The Chicago White Sox did a number of things wrong which kept them from getting into the postseason this year. But of the issues needing to be addressed going into next season, improving defensively needs to be at the top of the list.
The White Sox finished last in the American League in fielding percentage at .982, which was good bad enough to be tied with the Washington Nationals for 28th place overall in the major leagues.
To reach that mark, a team has to have committed a large number of errors and the White Sox certainly did that, finishing with the third most in the majors and tops in the AL at 102.
The Cleveland Guardians were second behind the White Sox at 97 despite having 168 more fielding chances than the Southsiders.
While there was plenty of blame to go around for the White Sox finishing at 81-81 and being the most underachieving team in baseball, their inability to field any position well stood out like a sore thumb and was the main contributor to their mediocrity.
The Guardians were the only playoff team to be below the league average in fielding percentage (.985) at .984. It should also be noted the Guardians are the youngest team in all of baseball.
Shortstop provided the largest number of errors by any position for the White Sox with 17. On a positive note, that was one less than the league average of 18. On the negative side, Tim Anderson led the team with 12 errors and reached that in just 79 games.
By comparison, Javy Baez and Bo Bichette committed the most errors with 26 and 23 respectively, yet Baez hit that mark in 157 games with Bichette doing it in 133.
Only Oneil Cruz (Pittsburgh), CJ Abrams (San Diego/Washington), and Bobby Witt Jr. (Kansas City) had more errors in fewer games than Anderson.
During Elvis Andrus’ 42 games at shortstop, he committed just one error in 163 chances for a .994 fielding percentage. His addition brought a much-needed spark to the team with the glove and bat as he contributed nine homers and 28 runs batted in.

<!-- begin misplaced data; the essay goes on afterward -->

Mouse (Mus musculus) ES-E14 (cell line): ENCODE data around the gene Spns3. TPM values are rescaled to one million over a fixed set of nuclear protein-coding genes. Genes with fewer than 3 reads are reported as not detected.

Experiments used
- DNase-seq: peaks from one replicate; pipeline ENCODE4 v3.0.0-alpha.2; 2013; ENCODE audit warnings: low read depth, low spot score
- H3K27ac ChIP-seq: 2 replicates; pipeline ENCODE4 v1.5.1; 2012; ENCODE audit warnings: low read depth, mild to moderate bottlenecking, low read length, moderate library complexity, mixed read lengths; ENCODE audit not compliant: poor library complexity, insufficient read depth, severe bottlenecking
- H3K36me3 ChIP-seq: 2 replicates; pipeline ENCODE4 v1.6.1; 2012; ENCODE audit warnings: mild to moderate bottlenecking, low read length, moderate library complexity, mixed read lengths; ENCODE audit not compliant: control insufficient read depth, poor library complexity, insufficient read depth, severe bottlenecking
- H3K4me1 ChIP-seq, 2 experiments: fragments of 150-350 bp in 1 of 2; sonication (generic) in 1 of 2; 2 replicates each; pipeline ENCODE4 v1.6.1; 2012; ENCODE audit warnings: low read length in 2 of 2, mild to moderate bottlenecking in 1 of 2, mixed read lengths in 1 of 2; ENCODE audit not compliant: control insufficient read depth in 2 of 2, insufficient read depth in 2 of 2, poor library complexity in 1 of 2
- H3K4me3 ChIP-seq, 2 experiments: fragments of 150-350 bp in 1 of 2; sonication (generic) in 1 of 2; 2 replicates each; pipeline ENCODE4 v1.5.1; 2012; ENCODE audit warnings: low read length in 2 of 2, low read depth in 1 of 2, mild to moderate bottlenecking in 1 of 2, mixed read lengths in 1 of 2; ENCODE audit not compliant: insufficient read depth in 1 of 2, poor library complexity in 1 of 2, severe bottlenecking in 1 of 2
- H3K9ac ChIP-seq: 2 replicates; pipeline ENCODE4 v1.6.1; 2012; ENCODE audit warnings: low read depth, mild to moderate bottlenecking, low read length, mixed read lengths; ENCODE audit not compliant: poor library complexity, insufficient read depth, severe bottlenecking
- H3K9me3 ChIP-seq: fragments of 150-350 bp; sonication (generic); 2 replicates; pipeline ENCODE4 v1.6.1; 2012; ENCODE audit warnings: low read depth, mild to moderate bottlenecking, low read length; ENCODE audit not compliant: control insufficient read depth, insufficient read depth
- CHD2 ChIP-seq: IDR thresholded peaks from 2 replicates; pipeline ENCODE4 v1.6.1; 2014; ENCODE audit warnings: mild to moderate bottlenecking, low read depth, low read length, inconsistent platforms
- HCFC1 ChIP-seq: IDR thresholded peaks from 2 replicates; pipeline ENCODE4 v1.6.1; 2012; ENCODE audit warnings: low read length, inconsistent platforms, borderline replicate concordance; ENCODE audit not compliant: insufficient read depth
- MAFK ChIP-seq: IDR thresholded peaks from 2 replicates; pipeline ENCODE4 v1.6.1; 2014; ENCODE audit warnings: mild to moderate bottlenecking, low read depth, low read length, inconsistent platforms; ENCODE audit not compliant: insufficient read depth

The Chicago White Sox needs everybody to be better defensively in 2023.
White Sox catchers committed nine errors on the year which was just one below the major league average.
From that standpoint, things were not that bad but when it came to passed balls, things were far from rosy. The White Sox led the majors with 15, eight of which were credited to Yasmani Grandal who played in only 71 games.
Rounding out the other positions, the White Sox ranked fifth overall in errors at first base (12), 11th at second base (13), tied for 15th at third base (16), first in left field (7), fourth in center (6), and seventh in right (6).
The 19 total outfield errors tied them with the Chicago Cubs for the most. AJ Pollock’s 5 miscues tied him for fifth most out of all outfielders and Jake Burger had six errors to Yoan Moncada’s five at third base.
This all adds up to general manager Rick Hahn having to find a way to shore up what has been a problem for this team for years. Although the offense was not up to what it needed to be, the defense played very poorly and did not help keep the team in games when the bats were silent.
Hahn passed on filling voids in right field and second base with major free agents and it came back to haunt him. For example, players such as Kyle Schwarber and Nick Castellanos would have been solid additions to the outfield.
Schwarber committed one error for the Phillies to go along with his National League-leading 46 homers while Castellanos did not have a miscue in over 1,000 innings in right field.
As for second base, Trevor Semien led the majors in defensive games played and putouts while leading the AL in assists. He also hit 26 home runs which were 9 more than Andrew Vaughn’s team-leading 17.
Those and others were available but the White Sox’s only moves were to sign Josh Harrison at second and trade for Pollock to play in the outfield.
Hahn liked what he had in-house with the likes of Vaughn, Gavin Sheets, Adam Engel, and Leury Garcia to also patrol those positions but it didn’t work out as planned.
What will become of the roster is anyone’s guess. Do Hahn and team president Kenny Williams think enough talent exists that major changes don’t need to be made or will they make some moves involving key players to shore up deficiencies?
If they opt for the latter, they need to find players who can contribute with the glove to turn around a defense that is one of the worst in the game.